A recombination hotspot responsible for two inherited peripheral neuropathies is located near a mariner transposon-like element.

TitleA recombination hotspot responsible for two inherited peripheral neuropathies is located near a mariner transposon-like element.
Publication TypeJournal Article
Year of Publication1996
AuthorsReiter, LT, Murakami, T, Koeuth, T, Pentao, L, Muzny, DM, Gibbs, RA, Lupski, JR
JournalNat Genet
Volume12
Issue3
Pagination288-97
Date Published1996 Mar
ISSN1061-4036
KeywordsAmino Acid Sequence, Base Sequence, Charcot-Marie-Tooth Disease, DNA, DNA Transposable Elements, Gene Deletion, Humans, Molecular Sequence Data, Multigene Family, Peripheral Nervous System Diseases, Recombination, Genetic, Repetitive Sequences, Nucleic Acid, Restriction Mapping, Sequence Homology, Amino Acid
Abstract

The Charcot-Marie Tooth disease type 1A (CMT1A) duplication and hereditary neuropathy with liability to pressure palsies (HNPP) deletion are reciprocal products of an unequal crossing-over event between misaligned flanking CMT1A-REP repeats. The molecular aetiology of this apparently homologous recombination event was examined by sequencing the crossover region. Through the detection of novel junction fragments from the recombinant CMT1A-REPs in both CMT1A and HNPP patients, a 1.7-kb recombination hotspot within the approximately 30-kb CMT1A-REPs was identified. This hotspot is 98% identical between CMT1A-REPs indicating that sequence identity is not likely the sole factor involved in promoting crossover events. Sequence analysis revealed a mariner transposon-like element (MITE) near the hotspot which we hypothesize could mediate strand exchange events via cleavage by a transposase at or near the 3' end of the element.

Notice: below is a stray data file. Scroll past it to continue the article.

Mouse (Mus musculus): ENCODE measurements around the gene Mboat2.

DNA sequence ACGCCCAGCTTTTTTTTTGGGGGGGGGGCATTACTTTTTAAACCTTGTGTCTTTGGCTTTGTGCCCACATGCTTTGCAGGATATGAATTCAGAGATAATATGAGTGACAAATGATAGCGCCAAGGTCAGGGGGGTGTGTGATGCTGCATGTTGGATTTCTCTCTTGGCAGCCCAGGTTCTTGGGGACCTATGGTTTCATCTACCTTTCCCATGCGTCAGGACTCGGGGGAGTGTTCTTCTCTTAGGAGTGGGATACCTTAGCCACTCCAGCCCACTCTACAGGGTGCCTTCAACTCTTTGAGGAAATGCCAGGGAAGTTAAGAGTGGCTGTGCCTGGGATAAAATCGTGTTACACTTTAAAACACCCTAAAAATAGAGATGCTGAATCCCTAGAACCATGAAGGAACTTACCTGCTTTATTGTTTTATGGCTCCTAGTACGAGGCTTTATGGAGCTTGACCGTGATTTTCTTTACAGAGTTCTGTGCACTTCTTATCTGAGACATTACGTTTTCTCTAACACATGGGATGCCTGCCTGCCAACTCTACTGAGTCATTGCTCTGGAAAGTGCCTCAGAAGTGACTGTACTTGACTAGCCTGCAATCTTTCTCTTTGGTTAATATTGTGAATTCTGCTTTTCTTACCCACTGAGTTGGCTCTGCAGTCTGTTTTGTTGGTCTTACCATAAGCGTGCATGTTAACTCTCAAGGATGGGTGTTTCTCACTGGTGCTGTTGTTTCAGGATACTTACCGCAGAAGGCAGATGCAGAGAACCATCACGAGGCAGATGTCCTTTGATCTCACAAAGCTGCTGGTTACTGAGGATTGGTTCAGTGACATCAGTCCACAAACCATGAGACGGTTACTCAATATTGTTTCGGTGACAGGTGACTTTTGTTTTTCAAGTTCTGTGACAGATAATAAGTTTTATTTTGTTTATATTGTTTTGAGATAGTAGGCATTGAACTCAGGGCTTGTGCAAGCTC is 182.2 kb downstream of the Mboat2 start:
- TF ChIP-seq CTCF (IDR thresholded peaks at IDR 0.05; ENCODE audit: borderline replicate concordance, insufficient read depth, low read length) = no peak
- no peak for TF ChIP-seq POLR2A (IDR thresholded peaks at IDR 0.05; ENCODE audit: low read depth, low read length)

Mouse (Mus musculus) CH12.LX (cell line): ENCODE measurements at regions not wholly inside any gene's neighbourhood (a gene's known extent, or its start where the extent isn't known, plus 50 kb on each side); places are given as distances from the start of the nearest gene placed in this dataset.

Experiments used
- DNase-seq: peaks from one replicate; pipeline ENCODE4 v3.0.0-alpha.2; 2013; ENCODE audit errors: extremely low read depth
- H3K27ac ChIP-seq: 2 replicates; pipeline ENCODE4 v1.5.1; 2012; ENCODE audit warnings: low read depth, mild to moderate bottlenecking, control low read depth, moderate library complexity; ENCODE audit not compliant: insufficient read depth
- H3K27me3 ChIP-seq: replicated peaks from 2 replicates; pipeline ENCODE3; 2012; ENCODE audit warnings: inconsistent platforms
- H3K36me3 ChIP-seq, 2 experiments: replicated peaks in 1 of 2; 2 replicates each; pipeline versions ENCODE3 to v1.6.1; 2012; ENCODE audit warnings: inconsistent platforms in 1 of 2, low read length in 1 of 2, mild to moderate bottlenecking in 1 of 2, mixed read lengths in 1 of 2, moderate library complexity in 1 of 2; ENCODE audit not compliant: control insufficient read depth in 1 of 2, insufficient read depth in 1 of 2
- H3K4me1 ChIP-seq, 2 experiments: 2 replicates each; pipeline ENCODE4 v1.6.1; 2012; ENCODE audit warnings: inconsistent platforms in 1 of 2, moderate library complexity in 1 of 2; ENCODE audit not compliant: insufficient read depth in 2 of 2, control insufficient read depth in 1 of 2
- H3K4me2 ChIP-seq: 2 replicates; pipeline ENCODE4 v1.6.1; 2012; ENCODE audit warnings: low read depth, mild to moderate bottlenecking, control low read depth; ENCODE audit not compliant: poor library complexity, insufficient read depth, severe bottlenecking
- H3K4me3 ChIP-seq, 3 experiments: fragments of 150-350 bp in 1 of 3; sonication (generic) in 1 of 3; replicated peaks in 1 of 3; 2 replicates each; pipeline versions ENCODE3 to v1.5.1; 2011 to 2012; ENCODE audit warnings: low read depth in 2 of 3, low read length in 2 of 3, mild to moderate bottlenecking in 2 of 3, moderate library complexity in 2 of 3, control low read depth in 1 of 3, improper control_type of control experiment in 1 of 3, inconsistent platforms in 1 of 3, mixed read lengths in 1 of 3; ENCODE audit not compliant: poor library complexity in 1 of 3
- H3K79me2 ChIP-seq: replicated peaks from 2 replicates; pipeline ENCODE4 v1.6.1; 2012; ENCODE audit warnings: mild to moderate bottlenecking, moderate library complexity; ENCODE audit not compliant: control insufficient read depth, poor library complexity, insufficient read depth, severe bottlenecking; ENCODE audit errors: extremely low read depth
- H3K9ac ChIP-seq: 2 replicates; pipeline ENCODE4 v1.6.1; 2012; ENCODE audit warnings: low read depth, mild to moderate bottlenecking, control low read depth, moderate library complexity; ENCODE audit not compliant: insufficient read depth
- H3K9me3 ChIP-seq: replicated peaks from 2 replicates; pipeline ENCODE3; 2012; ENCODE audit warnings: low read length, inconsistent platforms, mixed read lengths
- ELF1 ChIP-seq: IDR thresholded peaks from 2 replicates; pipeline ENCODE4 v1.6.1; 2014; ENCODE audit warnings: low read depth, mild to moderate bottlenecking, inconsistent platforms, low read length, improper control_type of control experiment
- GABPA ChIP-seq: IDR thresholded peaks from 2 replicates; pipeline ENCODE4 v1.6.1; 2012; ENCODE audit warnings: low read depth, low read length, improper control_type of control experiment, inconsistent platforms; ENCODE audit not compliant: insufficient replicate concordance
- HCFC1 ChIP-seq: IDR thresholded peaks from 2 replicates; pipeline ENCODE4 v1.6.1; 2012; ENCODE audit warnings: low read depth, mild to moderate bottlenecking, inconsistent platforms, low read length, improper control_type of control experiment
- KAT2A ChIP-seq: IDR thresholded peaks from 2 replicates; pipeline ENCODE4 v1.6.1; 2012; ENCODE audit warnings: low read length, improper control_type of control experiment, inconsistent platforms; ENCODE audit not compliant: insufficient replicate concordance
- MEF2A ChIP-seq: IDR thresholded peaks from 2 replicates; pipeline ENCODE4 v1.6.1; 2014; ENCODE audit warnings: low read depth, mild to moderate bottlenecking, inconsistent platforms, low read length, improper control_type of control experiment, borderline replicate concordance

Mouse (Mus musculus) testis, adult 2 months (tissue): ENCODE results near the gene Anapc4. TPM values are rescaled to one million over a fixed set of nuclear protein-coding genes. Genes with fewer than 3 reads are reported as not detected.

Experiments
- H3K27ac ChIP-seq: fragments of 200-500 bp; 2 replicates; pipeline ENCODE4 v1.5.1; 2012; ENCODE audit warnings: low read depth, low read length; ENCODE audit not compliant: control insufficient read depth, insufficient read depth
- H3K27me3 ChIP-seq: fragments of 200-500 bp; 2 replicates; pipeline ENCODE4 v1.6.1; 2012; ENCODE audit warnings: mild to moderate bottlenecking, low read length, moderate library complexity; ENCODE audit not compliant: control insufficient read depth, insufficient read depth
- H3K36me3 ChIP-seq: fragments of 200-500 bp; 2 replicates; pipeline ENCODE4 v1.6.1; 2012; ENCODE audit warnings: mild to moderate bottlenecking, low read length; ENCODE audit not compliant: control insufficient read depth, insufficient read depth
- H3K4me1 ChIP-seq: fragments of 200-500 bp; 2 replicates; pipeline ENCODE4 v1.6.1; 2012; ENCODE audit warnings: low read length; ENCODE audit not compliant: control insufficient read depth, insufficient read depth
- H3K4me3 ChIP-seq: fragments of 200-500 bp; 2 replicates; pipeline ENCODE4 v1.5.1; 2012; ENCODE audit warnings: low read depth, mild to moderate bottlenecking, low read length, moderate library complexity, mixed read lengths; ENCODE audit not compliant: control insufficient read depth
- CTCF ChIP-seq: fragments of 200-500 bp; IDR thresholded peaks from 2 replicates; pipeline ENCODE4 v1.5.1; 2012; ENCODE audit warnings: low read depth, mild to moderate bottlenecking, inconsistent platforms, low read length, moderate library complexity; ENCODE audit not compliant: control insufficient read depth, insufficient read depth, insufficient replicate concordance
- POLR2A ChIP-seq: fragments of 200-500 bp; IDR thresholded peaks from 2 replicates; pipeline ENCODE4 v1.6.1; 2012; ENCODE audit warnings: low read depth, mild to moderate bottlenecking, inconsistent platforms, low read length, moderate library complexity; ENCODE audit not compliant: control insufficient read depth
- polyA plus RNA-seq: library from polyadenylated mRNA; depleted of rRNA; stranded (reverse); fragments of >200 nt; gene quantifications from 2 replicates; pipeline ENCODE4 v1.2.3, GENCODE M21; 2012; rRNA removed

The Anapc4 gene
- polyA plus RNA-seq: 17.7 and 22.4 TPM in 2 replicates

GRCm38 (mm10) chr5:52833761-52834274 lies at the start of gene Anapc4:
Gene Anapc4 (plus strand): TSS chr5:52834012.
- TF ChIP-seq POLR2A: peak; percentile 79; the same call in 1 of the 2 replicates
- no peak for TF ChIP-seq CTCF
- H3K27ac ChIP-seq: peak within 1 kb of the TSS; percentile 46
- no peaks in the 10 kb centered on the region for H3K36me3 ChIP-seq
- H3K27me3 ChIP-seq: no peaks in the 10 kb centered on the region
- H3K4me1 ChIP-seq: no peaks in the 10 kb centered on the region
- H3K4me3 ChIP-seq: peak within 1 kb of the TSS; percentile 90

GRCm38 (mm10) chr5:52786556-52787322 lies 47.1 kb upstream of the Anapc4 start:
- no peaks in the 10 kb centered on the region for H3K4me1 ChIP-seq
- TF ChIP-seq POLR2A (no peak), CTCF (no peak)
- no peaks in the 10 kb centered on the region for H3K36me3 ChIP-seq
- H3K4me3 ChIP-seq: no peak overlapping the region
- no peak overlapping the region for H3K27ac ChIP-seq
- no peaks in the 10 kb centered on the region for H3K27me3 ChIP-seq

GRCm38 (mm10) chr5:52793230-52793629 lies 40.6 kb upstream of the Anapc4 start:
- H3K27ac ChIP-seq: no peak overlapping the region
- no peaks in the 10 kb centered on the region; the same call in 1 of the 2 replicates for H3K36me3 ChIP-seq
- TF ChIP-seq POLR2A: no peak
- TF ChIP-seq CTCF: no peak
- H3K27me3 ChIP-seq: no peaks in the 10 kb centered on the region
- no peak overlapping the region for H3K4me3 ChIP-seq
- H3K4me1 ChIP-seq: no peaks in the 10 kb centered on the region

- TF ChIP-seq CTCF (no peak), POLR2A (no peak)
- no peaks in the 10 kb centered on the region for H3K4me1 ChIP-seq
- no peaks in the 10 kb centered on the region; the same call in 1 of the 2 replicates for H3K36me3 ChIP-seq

DOI10.1038/ng0396-288
Alternate JournalNat. Genet.
PubMed ID8589720
Grant ListHG00210 / HG / NHGRI NIH HHS / United States
NS27042 / NS / NINDS NIH HHS / United States